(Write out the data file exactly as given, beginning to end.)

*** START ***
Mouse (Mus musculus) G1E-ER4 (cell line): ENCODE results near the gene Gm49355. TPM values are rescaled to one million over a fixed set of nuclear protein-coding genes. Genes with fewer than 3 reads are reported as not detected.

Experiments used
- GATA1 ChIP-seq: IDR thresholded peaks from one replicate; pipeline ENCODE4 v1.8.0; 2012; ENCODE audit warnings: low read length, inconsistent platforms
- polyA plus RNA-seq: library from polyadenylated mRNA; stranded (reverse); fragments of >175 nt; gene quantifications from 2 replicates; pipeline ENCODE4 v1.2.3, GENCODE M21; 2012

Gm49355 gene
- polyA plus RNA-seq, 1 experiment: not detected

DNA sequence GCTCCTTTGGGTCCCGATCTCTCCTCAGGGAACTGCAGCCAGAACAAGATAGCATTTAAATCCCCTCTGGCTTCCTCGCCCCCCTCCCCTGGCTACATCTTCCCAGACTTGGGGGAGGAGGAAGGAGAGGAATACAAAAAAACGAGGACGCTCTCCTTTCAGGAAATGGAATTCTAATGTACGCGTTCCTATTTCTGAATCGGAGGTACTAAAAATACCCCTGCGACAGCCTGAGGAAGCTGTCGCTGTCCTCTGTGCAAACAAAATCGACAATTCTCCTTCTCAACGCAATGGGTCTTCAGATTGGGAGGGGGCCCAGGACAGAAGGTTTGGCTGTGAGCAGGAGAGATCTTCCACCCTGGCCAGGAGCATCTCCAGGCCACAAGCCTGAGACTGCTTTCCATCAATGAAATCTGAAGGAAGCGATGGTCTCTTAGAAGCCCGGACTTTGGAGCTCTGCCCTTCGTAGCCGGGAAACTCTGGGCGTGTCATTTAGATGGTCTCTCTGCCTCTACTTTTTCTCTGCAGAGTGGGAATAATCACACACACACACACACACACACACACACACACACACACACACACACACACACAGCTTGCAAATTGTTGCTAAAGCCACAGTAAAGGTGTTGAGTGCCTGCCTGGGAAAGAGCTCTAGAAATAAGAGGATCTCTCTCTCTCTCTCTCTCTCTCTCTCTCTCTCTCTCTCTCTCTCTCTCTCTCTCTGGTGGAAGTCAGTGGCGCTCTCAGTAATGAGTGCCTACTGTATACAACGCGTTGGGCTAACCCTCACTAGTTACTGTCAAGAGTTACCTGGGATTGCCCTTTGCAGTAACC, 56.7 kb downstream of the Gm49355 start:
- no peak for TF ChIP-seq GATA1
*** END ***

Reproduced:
Mouse (Mus musculus) G1E-ER4 (cell line): ENCODE results near the gene Gm49355. TPM values are rescaled to one million over a fixed set of nuclear protein-coding genes. Genes with fewer than 3 reads are reported as not detected.

Experiments used
- GATA1 ChIP-seq: IDR thresholded peaks from one replicate; pipeline ENCODE4 v1.8.0; 2012; ENCODE audit warnings: low read length, inconsistent platforms
- polyA plus RNA-seq: library from polyadenylated mRNA; stranded (reverse); fragments of >175 nt; gene quantifications from 2 replicates; pipeline ENCODE4 v1.2.3, GENCODE M21; 2012

Gm49355 gene
- polyA plus RNA-seq, 1 experiment: not detected

DNA sequence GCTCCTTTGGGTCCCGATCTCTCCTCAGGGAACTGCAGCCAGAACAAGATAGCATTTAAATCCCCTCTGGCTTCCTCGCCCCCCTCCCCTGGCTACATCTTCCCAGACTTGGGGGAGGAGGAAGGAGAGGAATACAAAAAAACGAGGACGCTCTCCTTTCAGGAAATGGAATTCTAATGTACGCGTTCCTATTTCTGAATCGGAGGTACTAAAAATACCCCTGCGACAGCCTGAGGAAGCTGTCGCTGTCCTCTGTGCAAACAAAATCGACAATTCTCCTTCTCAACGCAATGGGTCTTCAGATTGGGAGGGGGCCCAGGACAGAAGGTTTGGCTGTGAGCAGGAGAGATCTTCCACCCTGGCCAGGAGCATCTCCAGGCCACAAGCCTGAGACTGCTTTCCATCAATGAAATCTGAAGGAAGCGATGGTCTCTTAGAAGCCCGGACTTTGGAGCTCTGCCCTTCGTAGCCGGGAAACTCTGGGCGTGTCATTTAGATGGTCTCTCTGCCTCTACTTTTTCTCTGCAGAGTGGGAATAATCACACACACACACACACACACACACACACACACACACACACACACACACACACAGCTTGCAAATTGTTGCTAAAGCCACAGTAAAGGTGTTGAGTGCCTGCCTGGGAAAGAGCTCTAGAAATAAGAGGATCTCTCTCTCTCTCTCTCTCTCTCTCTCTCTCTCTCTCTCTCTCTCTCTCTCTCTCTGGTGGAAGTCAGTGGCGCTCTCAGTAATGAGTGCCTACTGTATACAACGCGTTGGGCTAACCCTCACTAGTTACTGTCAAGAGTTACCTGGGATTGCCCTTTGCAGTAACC, 56.7 kb downstream of the Gm49355 start:
- no peak for TF ChIP-seq GATA1